The average homeowner in Cobb will pay about $123 more in Cobb school taxes for this year’s property tax bill, Johnson added.
The district needs $1.1 billion in revenue to fund the school district’s fiscal year 2020.
School board member Randy Scamihorn used the moment before the board’s vote to inquire about the status of the system’s reserve fund. The reserve fund has been used to fund some operations, drawing it down. Johnson did note the system is working to rebuild its reserves.
Auditors suggest school districts have at least two month’s worth of operating expenses in the reserve fund for emergencies, and Johnson said the Cobb school system is following that guideline.
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Cobb Superintendent Chris Ragsdale said the school district uses taxpayer dollars in a fiscally-responsible way. For example, many school systems use a good portion of their Special Purpose Local Option Sales tax revenue to pay off debt related to financing school renovation or replacement projects.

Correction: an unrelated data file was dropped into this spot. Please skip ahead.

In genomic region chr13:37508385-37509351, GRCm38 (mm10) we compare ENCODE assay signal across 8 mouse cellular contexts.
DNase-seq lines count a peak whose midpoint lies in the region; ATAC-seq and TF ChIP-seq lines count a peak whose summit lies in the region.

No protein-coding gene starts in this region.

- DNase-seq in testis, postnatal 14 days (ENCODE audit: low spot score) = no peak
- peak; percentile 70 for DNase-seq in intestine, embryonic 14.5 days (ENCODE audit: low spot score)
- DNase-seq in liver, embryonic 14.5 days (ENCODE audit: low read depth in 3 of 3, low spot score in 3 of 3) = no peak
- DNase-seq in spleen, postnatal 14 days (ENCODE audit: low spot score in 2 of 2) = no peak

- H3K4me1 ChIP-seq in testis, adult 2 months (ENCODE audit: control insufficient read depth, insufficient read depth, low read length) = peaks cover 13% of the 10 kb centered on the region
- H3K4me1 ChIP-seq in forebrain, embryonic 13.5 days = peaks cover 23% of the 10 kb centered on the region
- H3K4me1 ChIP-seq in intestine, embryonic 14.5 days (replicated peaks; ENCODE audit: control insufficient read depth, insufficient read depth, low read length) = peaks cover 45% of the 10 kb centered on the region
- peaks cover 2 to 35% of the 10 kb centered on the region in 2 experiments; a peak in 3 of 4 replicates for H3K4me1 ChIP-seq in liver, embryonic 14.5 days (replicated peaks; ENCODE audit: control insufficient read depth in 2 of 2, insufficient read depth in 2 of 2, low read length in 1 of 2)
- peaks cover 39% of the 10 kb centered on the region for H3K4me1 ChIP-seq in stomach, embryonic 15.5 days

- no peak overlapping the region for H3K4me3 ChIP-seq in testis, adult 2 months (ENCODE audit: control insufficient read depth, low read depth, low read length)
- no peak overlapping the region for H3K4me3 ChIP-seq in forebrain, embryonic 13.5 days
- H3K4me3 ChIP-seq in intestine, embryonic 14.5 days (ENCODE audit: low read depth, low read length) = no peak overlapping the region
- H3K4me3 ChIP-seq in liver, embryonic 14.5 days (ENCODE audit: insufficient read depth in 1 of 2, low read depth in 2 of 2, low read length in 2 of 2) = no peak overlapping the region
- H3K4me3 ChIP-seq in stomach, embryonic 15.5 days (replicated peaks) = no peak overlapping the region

In contrast, Ragsdale said the district is able to move projects along without borrowing against the anticipated SPLOST income. Some of those projects include the King Springs Elementary School replacement project, secondary data center and classroom additions at Campbell and Pebblebrook high schools.
“We are being tremendous, positive and good stewards of their taxpayer dollars,” he added.
School board member Jaha Howard agreed, adding that frugal approach to running the system builds trust with communities and district employees.
“We are being good stewards of taxpayer money and we have to continue to trumpet that information,” he said. “We need to celebrate the things we’re doing extremely well.”
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